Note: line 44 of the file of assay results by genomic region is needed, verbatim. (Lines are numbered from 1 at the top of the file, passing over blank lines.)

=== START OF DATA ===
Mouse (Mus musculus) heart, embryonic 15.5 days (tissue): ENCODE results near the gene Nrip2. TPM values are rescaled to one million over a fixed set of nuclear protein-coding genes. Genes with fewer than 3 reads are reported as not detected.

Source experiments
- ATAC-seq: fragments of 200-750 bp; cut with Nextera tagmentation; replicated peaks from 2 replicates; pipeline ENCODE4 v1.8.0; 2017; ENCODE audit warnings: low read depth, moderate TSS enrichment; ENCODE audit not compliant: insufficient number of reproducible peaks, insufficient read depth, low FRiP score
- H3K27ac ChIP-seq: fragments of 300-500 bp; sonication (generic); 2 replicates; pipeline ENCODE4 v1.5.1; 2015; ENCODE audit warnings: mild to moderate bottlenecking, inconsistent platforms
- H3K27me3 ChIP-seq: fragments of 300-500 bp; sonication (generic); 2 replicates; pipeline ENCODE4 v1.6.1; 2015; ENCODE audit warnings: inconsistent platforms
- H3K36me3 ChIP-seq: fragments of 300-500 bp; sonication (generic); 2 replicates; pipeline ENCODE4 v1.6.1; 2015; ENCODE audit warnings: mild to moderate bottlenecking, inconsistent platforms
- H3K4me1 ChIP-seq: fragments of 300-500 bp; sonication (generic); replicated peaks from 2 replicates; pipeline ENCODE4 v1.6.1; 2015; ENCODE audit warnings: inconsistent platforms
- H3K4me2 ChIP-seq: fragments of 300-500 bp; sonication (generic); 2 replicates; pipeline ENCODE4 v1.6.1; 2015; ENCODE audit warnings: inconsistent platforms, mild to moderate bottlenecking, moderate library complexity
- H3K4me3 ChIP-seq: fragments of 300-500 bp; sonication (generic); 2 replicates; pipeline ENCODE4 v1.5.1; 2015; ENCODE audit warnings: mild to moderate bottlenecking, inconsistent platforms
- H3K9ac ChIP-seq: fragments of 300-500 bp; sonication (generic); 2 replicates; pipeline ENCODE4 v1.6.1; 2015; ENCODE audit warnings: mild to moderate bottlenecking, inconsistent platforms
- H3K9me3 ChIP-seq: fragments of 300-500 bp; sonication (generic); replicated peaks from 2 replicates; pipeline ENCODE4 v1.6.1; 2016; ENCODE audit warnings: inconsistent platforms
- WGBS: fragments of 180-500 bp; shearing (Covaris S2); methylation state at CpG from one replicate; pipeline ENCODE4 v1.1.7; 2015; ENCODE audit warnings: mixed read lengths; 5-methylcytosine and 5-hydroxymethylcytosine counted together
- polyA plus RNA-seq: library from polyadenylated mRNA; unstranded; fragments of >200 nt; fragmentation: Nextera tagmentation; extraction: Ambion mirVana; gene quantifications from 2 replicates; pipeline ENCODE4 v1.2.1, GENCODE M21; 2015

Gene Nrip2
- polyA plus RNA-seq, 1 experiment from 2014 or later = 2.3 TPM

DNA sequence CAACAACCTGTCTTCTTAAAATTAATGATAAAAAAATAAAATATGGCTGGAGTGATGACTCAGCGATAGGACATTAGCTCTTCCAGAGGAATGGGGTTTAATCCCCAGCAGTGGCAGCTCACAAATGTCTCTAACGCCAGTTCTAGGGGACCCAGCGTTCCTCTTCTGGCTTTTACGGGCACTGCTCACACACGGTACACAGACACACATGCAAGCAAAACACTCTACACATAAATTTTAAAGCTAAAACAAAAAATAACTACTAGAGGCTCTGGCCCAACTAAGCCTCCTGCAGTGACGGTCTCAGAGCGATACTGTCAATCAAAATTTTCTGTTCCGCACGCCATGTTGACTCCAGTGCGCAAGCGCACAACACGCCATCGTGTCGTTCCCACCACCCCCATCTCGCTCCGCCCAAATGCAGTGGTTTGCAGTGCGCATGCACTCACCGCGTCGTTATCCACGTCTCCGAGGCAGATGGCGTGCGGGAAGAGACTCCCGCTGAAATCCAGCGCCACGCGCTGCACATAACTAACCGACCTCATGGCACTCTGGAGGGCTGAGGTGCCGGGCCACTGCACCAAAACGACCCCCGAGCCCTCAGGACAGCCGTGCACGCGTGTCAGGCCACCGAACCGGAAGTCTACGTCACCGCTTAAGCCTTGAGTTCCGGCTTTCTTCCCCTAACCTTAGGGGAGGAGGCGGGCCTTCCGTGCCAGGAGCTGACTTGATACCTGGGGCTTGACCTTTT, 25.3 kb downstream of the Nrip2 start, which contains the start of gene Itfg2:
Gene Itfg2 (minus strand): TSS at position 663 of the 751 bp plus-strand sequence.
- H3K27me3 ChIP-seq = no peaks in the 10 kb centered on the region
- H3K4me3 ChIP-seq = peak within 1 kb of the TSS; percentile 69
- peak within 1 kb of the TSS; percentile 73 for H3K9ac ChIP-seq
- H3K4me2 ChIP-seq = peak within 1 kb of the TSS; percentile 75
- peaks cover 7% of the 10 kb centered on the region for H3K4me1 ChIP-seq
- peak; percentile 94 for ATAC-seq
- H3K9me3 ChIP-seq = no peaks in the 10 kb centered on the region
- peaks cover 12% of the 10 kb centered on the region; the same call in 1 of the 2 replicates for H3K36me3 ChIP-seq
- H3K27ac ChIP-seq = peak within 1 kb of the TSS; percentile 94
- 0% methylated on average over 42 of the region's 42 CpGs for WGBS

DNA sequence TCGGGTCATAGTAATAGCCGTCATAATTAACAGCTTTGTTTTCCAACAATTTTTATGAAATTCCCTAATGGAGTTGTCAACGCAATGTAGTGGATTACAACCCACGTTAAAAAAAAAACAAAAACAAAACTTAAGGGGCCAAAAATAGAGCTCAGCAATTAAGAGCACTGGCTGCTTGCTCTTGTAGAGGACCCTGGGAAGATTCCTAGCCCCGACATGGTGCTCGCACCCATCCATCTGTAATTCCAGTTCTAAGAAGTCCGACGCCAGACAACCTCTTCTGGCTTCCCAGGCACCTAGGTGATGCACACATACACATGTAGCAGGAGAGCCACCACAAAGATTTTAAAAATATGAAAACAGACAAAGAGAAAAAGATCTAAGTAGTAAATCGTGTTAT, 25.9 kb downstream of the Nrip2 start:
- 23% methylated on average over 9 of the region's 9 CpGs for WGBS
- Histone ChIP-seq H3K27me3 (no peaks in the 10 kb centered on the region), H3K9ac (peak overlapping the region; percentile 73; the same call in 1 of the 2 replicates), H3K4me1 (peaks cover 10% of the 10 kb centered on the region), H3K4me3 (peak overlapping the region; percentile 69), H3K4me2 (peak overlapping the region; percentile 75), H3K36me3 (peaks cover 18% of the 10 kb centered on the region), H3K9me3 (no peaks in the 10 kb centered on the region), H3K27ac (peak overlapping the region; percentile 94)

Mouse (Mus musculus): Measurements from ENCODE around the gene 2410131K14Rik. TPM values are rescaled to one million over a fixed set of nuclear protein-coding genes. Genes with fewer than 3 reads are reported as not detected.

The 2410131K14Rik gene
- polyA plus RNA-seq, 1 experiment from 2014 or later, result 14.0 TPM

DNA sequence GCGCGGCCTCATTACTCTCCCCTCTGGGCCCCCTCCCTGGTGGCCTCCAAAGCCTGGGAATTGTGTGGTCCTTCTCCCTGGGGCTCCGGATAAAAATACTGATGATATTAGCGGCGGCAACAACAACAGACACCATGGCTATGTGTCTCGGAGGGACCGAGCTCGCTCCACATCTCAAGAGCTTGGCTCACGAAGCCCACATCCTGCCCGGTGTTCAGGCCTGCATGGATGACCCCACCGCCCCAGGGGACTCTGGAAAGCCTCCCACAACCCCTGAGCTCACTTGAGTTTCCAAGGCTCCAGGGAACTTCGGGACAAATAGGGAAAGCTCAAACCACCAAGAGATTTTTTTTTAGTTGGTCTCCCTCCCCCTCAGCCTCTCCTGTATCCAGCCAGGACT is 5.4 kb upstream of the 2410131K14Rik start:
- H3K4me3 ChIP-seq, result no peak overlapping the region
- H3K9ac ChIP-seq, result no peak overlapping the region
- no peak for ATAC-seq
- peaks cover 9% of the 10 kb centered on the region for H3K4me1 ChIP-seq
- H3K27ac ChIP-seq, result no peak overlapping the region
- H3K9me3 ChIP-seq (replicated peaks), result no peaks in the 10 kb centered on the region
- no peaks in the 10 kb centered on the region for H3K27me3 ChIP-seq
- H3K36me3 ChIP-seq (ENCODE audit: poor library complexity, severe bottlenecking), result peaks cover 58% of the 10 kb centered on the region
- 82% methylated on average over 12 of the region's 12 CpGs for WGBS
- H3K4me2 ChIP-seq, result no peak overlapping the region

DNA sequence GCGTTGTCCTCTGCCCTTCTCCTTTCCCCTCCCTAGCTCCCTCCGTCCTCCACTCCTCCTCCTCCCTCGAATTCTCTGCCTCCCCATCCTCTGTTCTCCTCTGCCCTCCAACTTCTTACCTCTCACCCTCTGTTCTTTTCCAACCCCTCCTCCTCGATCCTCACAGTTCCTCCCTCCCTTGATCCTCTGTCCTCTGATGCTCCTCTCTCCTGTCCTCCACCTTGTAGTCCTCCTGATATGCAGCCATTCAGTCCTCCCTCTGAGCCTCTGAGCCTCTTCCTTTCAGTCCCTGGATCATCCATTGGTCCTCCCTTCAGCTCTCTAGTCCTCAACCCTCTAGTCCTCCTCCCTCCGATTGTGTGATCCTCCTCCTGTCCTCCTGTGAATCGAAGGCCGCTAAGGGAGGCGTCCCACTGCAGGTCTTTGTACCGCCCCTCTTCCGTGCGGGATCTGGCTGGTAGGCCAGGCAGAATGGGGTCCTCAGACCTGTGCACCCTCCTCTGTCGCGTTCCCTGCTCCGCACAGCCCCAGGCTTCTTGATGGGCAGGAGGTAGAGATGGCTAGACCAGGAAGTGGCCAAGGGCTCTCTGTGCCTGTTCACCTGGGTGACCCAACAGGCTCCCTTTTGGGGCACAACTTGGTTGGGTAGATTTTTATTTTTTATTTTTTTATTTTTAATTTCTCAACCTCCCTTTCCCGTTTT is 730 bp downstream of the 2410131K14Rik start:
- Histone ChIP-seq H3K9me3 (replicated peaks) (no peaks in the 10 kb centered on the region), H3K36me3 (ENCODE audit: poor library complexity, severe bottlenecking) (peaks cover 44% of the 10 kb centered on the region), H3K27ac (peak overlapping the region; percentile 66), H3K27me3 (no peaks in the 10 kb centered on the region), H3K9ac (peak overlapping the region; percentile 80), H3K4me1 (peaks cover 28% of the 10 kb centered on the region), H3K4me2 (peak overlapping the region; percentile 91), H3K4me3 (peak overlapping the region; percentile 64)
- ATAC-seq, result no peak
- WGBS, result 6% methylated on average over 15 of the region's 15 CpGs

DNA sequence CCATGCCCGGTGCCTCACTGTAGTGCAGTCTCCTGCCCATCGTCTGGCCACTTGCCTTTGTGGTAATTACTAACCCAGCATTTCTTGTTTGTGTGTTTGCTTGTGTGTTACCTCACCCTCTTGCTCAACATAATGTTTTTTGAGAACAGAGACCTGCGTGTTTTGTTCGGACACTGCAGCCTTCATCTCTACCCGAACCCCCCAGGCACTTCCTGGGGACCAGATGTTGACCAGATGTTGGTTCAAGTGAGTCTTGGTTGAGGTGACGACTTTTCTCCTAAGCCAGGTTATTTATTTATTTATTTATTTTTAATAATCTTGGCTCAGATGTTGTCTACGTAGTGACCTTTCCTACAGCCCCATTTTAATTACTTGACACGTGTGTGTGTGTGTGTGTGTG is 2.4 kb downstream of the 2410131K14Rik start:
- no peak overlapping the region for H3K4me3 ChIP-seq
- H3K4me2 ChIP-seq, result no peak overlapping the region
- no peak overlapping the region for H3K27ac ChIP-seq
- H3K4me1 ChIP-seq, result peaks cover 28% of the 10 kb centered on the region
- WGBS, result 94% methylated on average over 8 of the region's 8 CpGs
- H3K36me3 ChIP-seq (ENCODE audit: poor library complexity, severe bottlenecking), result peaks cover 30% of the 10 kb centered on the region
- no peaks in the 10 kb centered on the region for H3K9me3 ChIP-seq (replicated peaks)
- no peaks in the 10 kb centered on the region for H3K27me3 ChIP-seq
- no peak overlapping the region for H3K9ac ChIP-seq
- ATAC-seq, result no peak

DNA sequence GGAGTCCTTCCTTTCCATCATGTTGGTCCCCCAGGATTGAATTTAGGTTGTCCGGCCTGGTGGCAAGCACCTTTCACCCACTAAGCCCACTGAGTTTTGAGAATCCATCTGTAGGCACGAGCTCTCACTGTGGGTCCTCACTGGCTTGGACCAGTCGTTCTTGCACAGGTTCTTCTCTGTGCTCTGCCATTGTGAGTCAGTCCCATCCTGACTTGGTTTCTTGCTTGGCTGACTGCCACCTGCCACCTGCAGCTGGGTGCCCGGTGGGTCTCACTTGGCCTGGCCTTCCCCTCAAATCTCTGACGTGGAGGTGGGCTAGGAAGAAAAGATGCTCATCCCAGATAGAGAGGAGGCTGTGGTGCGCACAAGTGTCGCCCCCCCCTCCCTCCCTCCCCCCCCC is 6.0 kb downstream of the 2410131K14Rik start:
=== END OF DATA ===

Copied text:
- H3K4me2 ChIP-seq, result no peak overlapping the region